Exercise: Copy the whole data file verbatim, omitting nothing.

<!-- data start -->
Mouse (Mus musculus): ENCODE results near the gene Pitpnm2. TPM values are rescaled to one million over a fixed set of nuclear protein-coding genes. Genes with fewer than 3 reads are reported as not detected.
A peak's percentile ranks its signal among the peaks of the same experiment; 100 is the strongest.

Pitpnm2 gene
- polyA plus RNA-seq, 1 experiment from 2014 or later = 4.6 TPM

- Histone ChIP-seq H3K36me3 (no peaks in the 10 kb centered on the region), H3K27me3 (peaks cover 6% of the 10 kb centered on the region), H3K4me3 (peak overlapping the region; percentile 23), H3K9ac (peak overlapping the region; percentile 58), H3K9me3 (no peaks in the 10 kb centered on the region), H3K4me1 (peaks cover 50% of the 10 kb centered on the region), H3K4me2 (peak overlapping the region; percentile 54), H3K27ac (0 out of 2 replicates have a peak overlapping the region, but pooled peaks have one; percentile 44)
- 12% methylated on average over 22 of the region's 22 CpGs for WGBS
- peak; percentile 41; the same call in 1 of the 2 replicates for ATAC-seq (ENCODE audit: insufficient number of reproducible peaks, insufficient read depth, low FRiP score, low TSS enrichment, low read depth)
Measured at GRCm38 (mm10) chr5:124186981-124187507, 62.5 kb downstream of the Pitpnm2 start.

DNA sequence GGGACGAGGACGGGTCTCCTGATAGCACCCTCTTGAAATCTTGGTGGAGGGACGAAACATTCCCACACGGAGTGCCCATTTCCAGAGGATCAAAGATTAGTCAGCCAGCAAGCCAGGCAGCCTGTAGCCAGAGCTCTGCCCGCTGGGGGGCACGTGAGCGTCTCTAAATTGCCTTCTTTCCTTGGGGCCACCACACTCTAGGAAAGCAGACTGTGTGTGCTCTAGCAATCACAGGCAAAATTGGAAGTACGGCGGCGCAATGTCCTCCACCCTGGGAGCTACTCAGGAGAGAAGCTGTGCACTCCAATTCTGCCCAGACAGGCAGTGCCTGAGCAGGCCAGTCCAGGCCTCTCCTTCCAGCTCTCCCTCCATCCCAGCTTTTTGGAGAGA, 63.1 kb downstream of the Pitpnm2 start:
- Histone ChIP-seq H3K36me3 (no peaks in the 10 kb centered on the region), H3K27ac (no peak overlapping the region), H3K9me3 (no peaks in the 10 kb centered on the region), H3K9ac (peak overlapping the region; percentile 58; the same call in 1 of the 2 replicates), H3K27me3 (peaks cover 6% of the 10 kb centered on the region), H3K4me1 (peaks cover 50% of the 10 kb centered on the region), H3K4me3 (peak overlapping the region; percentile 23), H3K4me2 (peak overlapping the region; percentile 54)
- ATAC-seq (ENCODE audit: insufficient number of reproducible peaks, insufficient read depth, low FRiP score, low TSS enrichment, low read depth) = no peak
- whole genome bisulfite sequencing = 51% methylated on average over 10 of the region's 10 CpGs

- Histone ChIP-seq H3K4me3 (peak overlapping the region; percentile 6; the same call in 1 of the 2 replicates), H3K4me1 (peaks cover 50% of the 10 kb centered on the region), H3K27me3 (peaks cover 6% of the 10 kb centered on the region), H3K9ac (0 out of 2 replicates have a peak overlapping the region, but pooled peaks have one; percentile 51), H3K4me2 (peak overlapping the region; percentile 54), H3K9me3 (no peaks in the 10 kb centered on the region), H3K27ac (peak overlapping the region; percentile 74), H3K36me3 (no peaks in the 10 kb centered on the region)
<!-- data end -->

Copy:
Mouse (Mus musculus): ENCODE results near the gene Pitpnm2. TPM values are rescaled to one million over a fixed set of nuclear protein-coding genes. Genes with fewer than 3 reads are reported as not detected.
A peak's percentile ranks its signal among the peaks of the same experiment; 100 is the strongest.

Pitpnm2 gene
- polyA plus RNA-seq, 1 experiment from 2014 or later = 4.6 TPM

- Histone ChIP-seq H3K36me3 (no peaks in the 10 kb centered on the region), H3K27me3 (peaks cover 6% of the 10 kb centered on the region), H3K4me3 (peak overlapping the region; percentile 23), H3K9ac (peak overlapping the region; percentile 58), H3K9me3 (no peaks in the 10 kb centered on the region), H3K4me1 (peaks cover 50% of the 10 kb centered on the region), H3K4me2 (peak overlapping the region; percentile 54), H3K27ac (0 out of 2 replicates have a peak overlapping the region, but pooled peaks have one; percentile 44)
- 12% methylated on average over 22 of the region's 22 CpGs for WGBS
- peak; percentile 41; the same call in 1 of the 2 replicates for ATAC-seq (ENCODE audit: insufficient number of reproducible peaks, insufficient read depth, low FRiP score, low TSS enrichment, low read depth)
Measured at GRCm38 (mm10) chr5:124186981-124187507, 62.5 kb downstream of the Pitpnm2 start.

DNA sequence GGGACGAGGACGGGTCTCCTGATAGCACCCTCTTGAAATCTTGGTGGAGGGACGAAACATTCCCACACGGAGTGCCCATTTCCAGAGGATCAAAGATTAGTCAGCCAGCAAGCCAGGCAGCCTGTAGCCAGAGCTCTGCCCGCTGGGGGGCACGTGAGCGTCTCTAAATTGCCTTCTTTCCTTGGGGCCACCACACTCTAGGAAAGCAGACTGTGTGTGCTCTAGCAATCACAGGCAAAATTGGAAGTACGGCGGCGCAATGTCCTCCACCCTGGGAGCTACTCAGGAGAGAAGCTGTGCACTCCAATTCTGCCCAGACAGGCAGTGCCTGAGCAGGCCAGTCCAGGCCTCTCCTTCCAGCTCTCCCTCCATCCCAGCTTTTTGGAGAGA, 63.1 kb downstream of the Pitpnm2 start:
- Histone ChIP-seq H3K36me3 (no peaks in the 10 kb centered on the region), H3K27ac (no peak overlapping the region), H3K9me3 (no peaks in the 10 kb centered on the region), H3K9ac (peak overlapping the region; percentile 58; the same call in 1 of the 2 replicates), H3K27me3 (peaks cover 6% of the 10 kb centered on the region), H3K4me1 (peaks cover 50% of the 10 kb centered on the region), H3K4me3 (peak overlapping the region; percentile 23), H3K4me2 (peak overlapping the region; percentile 54)
- ATAC-seq (ENCODE audit: insufficient number of reproducible peaks, insufficient read depth, low FRiP score, low TSS enrichment, low read depth) = no peak
- whole genome bisulfite sequencing = 51% methylated on average over 10 of the region's 10 CpGs

- Histone ChIP-seq H3K4me3 (peak overlapping the region; percentile 6; the same call in 1 of the 2 replicates), H3K4me1 (peaks cover 50% of the 10 kb centered on the region), H3K27me3 (peaks cover 6% of the 10 kb centered on the region), H3K9ac (0 out of 2 replicates have a peak overlapping the region, but pooled peaks have one; percentile 51), H3K4me2 (peak overlapping the region; percentile 54), H3K9me3 (no peaks in the 10 kb centered on the region), H3K27ac (peak overlapping the region; percentile 74), H3K36me3 (no peaks in the 10 kb centered on the region)